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Franked vs. unfranked dividends

Discussion in 'Beginner's Lounge' started by henno6x6, Apr 9, 2012.

  1. henno6x6

    henno6x6 Member

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    Im just trying to get my head around the difference in dividends franked vs unfranked and how they will affect me.

    this year my income is about 65-70k, tax paid about 16k however my taxable income includes car allowance and can claim about 30k or so. This year i think my refund is about 11k.

    so if i look at 2 different shares one is fully franked one unfranked. $2.00 share price paying $0.12.

    now on the date payable would i receive the $0.12 per share from both?

    would i be right in saying that i would get some extra back from the shares that are fully franked and have to pay some tax on the unfranked shares at the end of the financial year.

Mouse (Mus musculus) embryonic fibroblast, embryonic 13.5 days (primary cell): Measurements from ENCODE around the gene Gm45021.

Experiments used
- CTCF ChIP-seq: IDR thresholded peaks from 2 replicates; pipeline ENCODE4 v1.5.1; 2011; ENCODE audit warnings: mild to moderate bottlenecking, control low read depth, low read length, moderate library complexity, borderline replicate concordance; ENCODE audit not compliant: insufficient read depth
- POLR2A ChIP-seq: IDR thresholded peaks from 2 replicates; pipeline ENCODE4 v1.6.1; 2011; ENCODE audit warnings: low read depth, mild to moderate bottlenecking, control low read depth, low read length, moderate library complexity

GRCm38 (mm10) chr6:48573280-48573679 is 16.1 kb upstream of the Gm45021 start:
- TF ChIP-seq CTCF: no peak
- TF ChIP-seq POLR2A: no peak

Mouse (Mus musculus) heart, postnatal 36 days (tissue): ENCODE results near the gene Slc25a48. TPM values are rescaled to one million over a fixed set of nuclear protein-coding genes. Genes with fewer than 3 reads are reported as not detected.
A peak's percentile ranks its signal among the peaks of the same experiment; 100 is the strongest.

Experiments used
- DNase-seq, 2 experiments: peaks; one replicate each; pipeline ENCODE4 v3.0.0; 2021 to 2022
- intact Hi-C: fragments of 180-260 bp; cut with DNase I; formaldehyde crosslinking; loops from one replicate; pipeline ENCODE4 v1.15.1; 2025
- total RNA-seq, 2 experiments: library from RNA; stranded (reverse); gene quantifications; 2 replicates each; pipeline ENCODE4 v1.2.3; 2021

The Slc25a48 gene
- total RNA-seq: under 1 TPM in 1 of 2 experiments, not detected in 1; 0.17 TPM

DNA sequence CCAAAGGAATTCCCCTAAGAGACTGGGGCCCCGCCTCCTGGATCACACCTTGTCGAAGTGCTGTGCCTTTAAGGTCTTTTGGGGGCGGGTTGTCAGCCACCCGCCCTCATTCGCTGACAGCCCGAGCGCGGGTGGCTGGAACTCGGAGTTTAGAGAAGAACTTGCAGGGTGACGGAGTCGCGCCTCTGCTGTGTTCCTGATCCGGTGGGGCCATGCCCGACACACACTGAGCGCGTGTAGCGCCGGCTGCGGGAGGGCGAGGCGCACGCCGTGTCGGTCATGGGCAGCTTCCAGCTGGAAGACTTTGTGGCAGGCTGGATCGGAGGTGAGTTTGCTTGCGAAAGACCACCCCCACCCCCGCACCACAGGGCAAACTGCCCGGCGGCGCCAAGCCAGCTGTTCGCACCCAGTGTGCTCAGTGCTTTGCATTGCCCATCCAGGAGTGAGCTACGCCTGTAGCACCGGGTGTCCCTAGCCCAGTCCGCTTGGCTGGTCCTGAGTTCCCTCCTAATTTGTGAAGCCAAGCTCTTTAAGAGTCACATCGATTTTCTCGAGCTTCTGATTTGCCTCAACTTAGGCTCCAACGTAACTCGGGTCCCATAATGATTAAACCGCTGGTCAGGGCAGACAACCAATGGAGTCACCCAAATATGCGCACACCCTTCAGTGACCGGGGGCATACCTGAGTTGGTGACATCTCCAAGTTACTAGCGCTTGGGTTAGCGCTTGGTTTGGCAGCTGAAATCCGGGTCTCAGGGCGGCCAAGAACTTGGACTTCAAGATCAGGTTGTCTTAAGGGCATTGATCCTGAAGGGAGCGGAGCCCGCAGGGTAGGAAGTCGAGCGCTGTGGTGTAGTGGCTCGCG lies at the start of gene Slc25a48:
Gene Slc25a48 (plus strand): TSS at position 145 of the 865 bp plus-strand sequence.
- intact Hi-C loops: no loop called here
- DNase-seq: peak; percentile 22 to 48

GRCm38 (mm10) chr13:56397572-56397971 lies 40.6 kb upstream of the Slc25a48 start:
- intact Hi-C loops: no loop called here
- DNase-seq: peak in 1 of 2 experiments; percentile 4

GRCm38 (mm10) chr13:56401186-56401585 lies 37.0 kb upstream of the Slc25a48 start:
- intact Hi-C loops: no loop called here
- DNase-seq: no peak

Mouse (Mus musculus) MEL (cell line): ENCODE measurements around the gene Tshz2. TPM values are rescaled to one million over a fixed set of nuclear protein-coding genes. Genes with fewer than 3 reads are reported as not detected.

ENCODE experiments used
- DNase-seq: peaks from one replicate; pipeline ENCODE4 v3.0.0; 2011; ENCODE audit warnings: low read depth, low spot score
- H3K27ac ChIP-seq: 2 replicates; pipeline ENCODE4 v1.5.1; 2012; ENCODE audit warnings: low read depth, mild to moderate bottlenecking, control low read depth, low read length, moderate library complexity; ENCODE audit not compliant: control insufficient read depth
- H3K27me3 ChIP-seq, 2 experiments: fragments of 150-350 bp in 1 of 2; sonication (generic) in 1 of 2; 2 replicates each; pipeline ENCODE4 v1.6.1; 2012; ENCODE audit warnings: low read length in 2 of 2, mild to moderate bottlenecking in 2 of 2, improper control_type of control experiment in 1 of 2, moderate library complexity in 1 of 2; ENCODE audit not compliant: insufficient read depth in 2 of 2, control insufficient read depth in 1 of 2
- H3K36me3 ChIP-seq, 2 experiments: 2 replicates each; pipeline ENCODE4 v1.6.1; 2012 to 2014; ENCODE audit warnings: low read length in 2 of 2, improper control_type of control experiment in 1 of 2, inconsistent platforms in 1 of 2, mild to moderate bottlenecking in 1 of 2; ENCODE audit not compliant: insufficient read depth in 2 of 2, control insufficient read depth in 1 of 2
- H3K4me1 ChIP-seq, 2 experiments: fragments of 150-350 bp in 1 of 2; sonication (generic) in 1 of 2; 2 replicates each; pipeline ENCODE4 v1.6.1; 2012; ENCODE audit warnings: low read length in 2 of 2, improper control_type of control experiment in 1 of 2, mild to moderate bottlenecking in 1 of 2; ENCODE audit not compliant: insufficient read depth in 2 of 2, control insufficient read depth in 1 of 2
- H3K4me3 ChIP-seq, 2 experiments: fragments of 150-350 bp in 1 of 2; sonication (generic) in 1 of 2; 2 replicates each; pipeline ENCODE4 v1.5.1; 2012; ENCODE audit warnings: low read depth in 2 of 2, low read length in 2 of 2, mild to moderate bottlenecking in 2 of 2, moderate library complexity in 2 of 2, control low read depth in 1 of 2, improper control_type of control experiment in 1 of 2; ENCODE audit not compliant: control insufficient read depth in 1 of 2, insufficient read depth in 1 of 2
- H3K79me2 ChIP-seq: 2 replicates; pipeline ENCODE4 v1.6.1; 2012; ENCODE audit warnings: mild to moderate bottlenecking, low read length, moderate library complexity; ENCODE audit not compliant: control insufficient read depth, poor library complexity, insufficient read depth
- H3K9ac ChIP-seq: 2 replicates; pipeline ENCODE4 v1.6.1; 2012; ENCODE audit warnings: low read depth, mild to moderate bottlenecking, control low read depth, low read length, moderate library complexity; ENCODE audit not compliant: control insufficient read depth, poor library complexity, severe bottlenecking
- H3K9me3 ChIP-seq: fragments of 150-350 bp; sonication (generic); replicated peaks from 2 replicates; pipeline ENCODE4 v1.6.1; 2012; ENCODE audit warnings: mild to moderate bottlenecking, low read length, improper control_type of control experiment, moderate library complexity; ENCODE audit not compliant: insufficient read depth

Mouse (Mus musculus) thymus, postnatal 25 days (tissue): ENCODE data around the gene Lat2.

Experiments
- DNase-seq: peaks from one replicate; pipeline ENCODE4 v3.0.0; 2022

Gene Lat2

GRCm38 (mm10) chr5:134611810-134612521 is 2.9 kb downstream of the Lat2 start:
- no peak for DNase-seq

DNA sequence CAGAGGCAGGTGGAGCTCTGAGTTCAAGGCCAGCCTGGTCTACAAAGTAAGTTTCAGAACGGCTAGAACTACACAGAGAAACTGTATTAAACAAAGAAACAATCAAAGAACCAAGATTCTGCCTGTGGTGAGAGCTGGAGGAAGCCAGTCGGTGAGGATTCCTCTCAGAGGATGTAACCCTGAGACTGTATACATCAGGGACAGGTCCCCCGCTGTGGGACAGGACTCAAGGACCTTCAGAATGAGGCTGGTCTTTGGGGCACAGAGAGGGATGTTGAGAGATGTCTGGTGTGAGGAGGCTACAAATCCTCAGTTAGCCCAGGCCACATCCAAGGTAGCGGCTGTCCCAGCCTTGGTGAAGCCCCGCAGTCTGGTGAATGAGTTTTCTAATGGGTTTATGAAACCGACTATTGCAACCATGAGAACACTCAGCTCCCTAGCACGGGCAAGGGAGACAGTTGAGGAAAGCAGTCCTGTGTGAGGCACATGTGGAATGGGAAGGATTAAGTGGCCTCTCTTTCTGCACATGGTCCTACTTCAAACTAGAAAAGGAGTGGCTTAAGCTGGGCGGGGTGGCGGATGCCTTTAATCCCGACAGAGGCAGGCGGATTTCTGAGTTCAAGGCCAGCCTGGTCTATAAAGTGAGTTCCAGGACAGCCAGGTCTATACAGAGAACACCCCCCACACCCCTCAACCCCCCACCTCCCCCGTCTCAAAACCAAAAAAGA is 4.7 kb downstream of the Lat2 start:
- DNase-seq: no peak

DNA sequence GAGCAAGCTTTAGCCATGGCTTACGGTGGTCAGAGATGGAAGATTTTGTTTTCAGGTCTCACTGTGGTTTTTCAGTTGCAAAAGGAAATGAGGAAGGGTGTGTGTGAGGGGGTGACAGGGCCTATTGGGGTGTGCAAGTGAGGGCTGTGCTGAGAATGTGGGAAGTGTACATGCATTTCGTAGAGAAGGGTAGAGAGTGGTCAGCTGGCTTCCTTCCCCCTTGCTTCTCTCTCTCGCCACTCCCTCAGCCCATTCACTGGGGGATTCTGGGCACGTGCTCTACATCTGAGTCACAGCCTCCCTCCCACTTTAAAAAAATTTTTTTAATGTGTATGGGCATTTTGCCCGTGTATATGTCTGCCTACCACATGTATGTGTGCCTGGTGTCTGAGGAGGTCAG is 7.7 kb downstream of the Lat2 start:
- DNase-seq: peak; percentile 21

2. McLovin

    McLovin Well-Known Member

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    Yes

    Fully franked shares have had Australian company tax deducted (30%). So in the investor's hands the actual income is treated as being the pre-tax amount. Example, company pays $0.70 dividend having already paid 30% company tax. This amount is then "grossed up" to its pre-tax amount, in this instance it would be $1. The ATO then taxes you based on this $1 but with 30% tax already deducted. If your marginal tax rate is above 30% then you pay the difference, if it's below then you get a refund for the difference.
     
  3. HarryH

    HarryH Active Member

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    Franked, in simple terms is like as if you prepaid tax at 30% of the gross dividend received. That is before the due date of your annual tax lodgment, which you can use as an offset to tax payable. Kind of like PAYG instalments.

    Unfranked on the other hand is pretty much like receiving the gross dividend without prepaid tax on it.

    For this reason I prefer unfranked dividends as I feel it is like as if I have that money in my hands before having to pay the tax on it and may work better in the compounding long-term if that's your investment strategy. But then again if you receive to much unfranked dividends then you will probably be put on the ATO's PAYGI system anyway.
     
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